But here is what’s worse: that Netanyahu’s use of populist spins flourishes in well-fertilized political ground, where Israelis find it increasingly easier to hush those with whom they disagree. Silencing has many faces: tagging, de-legitimizing, outlawing, dismissing from Parliament, you name it. Anything but, God forbid, making an effort to argue one’s points, persuade the opposition, search for solutions through compromise, pay attention to complexity, and listen. Netanyahu’s recent legislation is just the latest example of this crippling tendency, but certainly not the only one. It was, for example, preceded by proposals to outlaw the leftist “Breaking the Silence” group and, for the sake of equality, the rightist “Im Tirtzu.”

This tendency is a testament to a rather shallow democratic tradition, as well as an intellectual paralysis. One of the most important arguments in favor of freedom of speech is the revelation of truth: Truth, it is argued, prevails by contradicting lies, and becomes weaker once one resorts to force. Indeed, at times the outlawing of certain groups that seriously threaten democracy is inevitable; but the frequency in which this demand is raised in Israel 2016 is clearly disproportional.

This tendency is typical mainly of the political Right, but it is by no means a stranger to the Left. In both camps, it manifests in a narrow conception of citizenship: The Right is nurturing what political scholars call ‘the Republican model,’ namely, an identity-based citizenship, which entails ever-escalating loyalty tests (first to Arabs and now to Jews, too), while the Left is sticking to a theoretical ultra-liberal model where citizenship is nothing but a legal status deprived of any consideration of the majority or its national identity. Deviation from one of these two extremist models sparks claims of ‘fascists’ and ‘traitors’ and this seemingly knee-jerk demand to outlaw the relevant group.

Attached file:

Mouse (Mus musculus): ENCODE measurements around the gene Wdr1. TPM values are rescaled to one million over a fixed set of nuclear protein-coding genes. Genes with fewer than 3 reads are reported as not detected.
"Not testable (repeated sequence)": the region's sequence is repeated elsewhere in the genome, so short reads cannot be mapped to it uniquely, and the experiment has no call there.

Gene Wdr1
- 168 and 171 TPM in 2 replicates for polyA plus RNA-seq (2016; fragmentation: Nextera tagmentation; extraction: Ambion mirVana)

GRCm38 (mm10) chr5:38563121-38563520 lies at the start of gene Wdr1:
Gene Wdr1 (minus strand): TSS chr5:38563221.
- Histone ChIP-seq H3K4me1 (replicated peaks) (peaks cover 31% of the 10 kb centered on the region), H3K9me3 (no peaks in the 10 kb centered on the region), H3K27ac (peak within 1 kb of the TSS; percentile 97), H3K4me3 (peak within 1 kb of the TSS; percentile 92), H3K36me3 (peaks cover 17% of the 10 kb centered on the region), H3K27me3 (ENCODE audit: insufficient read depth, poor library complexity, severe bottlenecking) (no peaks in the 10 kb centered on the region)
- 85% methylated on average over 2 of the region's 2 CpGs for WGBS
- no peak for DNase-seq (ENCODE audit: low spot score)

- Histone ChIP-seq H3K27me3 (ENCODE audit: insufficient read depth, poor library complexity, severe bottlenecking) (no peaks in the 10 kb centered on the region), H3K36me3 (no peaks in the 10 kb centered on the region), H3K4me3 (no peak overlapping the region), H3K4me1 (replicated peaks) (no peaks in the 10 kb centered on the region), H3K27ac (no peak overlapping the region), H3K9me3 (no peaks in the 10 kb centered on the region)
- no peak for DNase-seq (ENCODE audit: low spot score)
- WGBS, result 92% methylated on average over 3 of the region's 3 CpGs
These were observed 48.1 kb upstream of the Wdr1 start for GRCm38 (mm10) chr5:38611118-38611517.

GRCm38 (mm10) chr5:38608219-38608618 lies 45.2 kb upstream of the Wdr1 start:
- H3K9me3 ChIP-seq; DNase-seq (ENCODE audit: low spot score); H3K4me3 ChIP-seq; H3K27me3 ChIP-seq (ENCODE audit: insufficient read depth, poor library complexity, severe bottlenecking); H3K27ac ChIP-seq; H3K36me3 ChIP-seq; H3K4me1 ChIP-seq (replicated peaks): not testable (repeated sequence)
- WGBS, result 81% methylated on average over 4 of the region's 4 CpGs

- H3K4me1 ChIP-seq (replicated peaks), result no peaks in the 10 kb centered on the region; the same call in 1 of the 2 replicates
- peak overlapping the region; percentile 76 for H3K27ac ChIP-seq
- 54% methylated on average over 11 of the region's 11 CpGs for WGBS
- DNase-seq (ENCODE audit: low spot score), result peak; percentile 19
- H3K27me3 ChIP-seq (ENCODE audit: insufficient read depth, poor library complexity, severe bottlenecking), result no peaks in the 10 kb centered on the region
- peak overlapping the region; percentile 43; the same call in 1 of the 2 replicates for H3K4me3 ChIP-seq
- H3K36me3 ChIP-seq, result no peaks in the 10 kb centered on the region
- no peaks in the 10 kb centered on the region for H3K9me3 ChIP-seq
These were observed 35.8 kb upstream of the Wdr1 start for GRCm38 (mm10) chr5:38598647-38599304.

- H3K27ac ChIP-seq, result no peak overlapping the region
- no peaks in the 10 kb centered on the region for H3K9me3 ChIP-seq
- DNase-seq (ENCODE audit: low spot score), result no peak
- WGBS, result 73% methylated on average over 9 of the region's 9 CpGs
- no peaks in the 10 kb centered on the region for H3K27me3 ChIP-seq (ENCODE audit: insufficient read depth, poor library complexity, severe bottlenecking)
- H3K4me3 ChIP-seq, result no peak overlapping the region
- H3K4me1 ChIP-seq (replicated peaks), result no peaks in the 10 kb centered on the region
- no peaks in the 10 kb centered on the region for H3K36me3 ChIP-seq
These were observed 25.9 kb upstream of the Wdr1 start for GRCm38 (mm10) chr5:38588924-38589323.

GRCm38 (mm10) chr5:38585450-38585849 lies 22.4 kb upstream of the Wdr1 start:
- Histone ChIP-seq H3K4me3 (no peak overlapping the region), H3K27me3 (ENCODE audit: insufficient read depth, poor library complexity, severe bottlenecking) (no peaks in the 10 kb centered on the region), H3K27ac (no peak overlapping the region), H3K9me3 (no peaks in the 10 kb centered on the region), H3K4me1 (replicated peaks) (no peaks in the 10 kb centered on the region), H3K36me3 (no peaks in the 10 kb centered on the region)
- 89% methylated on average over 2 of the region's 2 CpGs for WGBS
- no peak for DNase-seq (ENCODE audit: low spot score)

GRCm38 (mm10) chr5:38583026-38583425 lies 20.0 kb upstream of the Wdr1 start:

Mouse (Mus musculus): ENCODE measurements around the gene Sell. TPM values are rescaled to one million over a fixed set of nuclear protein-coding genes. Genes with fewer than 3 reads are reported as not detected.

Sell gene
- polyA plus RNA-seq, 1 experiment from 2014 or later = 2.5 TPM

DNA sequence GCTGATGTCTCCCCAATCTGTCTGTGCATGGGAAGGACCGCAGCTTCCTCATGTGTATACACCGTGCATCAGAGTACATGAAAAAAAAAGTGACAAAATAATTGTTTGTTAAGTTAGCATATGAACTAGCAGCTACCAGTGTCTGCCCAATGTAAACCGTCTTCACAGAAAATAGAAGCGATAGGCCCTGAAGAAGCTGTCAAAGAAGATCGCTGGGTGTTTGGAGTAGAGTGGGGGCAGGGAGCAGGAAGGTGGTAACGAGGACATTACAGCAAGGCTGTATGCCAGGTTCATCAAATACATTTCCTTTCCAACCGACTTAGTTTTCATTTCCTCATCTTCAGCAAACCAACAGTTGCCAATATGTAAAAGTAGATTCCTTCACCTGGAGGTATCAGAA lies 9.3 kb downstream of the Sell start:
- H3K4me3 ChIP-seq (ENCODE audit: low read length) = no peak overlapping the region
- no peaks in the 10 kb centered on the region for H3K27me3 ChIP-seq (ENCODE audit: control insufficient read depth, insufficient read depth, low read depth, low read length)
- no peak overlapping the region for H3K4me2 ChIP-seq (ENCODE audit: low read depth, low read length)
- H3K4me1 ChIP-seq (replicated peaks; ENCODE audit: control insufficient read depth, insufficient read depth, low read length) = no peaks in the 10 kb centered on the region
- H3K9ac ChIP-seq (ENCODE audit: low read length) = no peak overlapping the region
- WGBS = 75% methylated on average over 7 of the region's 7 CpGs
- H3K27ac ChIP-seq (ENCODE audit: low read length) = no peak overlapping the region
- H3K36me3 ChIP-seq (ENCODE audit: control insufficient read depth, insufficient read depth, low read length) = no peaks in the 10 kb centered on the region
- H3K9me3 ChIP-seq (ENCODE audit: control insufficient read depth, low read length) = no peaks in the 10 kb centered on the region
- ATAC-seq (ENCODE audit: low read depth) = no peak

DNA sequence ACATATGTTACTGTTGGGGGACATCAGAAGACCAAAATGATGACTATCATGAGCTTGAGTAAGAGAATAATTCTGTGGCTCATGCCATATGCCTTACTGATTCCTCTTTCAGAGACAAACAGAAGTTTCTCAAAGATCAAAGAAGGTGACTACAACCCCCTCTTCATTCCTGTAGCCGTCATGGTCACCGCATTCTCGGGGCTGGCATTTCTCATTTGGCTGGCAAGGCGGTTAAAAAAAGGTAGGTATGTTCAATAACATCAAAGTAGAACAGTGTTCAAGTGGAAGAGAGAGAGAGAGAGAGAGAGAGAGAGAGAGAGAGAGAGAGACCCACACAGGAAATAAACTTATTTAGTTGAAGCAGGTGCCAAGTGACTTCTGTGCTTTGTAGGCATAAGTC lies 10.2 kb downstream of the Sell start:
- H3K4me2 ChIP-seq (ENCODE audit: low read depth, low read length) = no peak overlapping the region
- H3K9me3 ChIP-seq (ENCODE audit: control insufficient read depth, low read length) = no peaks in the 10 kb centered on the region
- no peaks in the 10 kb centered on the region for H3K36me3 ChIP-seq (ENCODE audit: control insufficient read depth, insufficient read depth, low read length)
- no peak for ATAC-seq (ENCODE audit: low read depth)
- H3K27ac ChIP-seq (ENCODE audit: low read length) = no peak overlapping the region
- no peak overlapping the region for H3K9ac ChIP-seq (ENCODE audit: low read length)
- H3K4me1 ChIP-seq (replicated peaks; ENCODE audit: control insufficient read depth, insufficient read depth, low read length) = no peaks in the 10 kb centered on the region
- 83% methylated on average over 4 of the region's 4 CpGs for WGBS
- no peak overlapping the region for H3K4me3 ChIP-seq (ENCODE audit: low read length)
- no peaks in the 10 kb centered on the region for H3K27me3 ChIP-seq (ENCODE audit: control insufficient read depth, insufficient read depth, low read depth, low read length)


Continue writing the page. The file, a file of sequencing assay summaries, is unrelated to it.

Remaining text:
The Balad Party’s behavior often reflects this exact type of narrow citizenship conception: Over and over again they emphasize, with their brilliant Hebrew and academic arguments, that their provocations are a manifestation of their citizenship. This is a rather minimal, distasteful and extremely unproductive conception of citizenship. But dismissing elected MKs by Israeli citizens is equally distasteful, not to mention undemocratic by definition. When even the ultra-nationalistic Betzal’el Smotrich of the Jewish Home rejects this notion, the other option that remains is seemingly disqualifying the list altogether and in advance. Even still, this should be last resort, not the first option. Netanyahu’s political maneuvering and the public’s intellectual paralysis obstruct all other existing solutions. Though harder to exercise and surely more complex to deal with, Balad’s distortions should first be confronted via debate, not by exercising the power of the majority.

Opinions in this piece solely represent those of the author.

About the Author
Ron Gilran is the COO at Levantine Group, a Tel Aviv based risk-consultancy. You can follow him on Twitter @RonGilran.​